Decent installs, but “non-existent” customer service from what was once the largest residential solar installer in the world.
Amid the hype and misinformation swirling around Tesla’s electric vehicle drama, it’s easy to forget that Tesla is also the owner of SolarCity, once the largest residential solar installer in the world.
Elon Musk acquired/rescued his cousins’ troubled firm, SolarCity, about two years ago for $2.6 billion in stock and the assumption of approximately $3 billion in debt. Sunrun has since replaced SolarCity as the leading third-party-ownership financier, while solar installations have plunged at Tesla.
Tesla deployed 84 megawatts of solar systems in Q2, an increase over the previous quarter’s 76 megawatts. But as a point of reference, SolarCity installed 272 megawatts in the last quarter of 2015.
Tesla expects solar volumes to remain “relatively stable” despite having completely changed its sales strategy — selling solar exclusively at its retail locations and online. SolarCity’s door-to-door sales channel was dropped, as was its in-store partnership with Home Depot. Tesla laid off 9 percent of its workforce in June of this year and the solar group has seen its own additional layoffs, facility closings and turmoil.
How is Tesla’s residential PV unit doing?
So, how is Tesla’s residential solar group performing? The EV builder is not very transparent about this aspect of its business.
Tesla provides a figure on total solar megawatts installed but doesn’t break it down by residential versus commercial. That’s left to clever people like Wood Mackenzie Senior Solar Analyst Allison Mond, who calculates that Tesla installed 53 megawatts of residential solar in each of the first and second quarters of this year. That’s about 20 percent of its peak deployment.
Tesla doesn’t go into the details of its solar business in its quarterly investor letter, and is tight-lipped in the glare of Musk’s recent lysergic musings.
Where can we go for insight?
Yelp reviews Tesla solar
With the caveat that Yelp is self-selecting and people tend to complain online more than praise, here is a less-than-scientific sample of reviews from that site. Yelp is a local-based app and gave me reviews for the San Francisco Bay Area — from San Jose in the south of Silicon Valley to Marin in the north. I sorted through a total of 304 reviews and tallied only those from this year and last.
Out of a total of 87 reviews from 2017 and 2018:
- 66 people gave one star, the lowest possible rating
- 8 people gave two stars
- 1 person rated three stars
- 3 people gave four stars
- 10 people gave five stars, the highest possible rating
I’m not sure what type of statistical distribution that might be.
Here are excerpts from some reviews.
“Completely satisfied and highly recommend,” yelped Anand C.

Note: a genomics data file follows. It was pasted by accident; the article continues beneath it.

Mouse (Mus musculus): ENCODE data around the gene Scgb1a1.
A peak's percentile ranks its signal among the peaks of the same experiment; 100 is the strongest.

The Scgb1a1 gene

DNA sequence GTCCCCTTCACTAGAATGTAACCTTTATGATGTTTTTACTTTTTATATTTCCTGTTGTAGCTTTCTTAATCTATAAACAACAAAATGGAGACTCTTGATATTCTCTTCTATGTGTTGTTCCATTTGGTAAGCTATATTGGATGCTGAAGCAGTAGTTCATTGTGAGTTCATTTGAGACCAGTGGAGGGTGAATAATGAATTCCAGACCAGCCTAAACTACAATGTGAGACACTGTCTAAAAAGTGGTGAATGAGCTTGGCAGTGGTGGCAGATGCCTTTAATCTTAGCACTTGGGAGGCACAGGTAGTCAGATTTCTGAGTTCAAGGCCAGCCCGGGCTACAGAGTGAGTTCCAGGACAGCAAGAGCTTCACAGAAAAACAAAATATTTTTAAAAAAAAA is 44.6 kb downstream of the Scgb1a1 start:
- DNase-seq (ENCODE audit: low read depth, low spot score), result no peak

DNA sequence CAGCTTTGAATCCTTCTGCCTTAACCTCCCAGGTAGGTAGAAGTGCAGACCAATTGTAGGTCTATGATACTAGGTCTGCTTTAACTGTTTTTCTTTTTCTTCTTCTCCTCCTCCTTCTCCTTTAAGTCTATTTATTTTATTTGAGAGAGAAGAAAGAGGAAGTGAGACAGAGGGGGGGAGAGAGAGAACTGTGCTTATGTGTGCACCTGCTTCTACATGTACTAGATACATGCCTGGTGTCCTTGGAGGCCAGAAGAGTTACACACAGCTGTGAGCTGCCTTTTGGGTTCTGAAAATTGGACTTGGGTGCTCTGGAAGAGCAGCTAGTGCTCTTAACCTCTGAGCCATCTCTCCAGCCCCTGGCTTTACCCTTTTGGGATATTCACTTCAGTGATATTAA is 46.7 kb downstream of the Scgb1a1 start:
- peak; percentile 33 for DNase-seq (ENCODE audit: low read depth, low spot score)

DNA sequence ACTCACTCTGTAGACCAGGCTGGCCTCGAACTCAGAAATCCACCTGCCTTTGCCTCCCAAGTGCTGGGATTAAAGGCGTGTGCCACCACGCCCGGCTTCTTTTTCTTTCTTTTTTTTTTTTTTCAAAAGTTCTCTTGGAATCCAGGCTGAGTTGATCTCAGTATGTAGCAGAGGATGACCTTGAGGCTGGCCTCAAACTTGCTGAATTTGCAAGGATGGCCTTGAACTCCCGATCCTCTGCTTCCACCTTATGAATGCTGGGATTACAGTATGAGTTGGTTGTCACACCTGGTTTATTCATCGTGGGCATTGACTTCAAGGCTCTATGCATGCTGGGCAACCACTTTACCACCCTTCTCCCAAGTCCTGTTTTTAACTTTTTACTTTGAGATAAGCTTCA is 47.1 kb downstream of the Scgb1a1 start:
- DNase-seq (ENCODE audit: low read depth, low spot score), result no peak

Now that I’ve gotten that over with…
“Worst customer experience ever,” according to Amy B. B.
“Worst customer service I have ever encountered, ” lamented Carlos U.
“Never had customer service issues with SolarCity, Tesla’s customer service is non-existent,” said Cynthia W. in her threnody.
“Installation great, customer service awful,” wrote SA G.
“At this point, I am absolutely incensed,” bellowed Jared P.
“If I could rate it without a star, I would. Impossible to get anything with these guys for existing customers,” intoned Kelly L. (Note: I saw dozens of instances of that “If I could rate it without a star” refrain.)
“No one ever follows up and every time I called, I needed to explain my scenario over again and again. Needless to say that I am truly disappointed with their incompetence. They may sound and look efficient but no customer service for me.”
Most of the negative reviews stemmed from an equipment failure or remodel or utility dispute that did not receive adequate attention from customer service. Many of the positive reviews had yet to require a service call.
A SolarCity representative gamely attempted to respond to the Yelp reviews, good and bad, but got deluged by the one-star reviewers.
A crucial couple of quarters ahead
Tesla’s board presides over a debt-laden, billion-dollar-burning genius machine that is currently under criminal investigation by the Securities Exchange Commission. So, a relatively small, money-losing PV installation business with illusory solar roof tiles and an overhyped Buffalo, NY PV cell factory might not be at the top of management mindshare.
Part of the debt assumed by Tesla in the SolarCity acquisition comes due next month ($230 million to be exact) and will likely be paid off in cash. The larger, more existential debt challenge for Tesla is the $920 million due in March 2019.
Musk once suggested that Tesla’s energy unit was the future of the firm. Lately, however, Tesla seems to be neglecting the solar business — and there’s little reason to anticipate a substantial recovery in the coming quarters.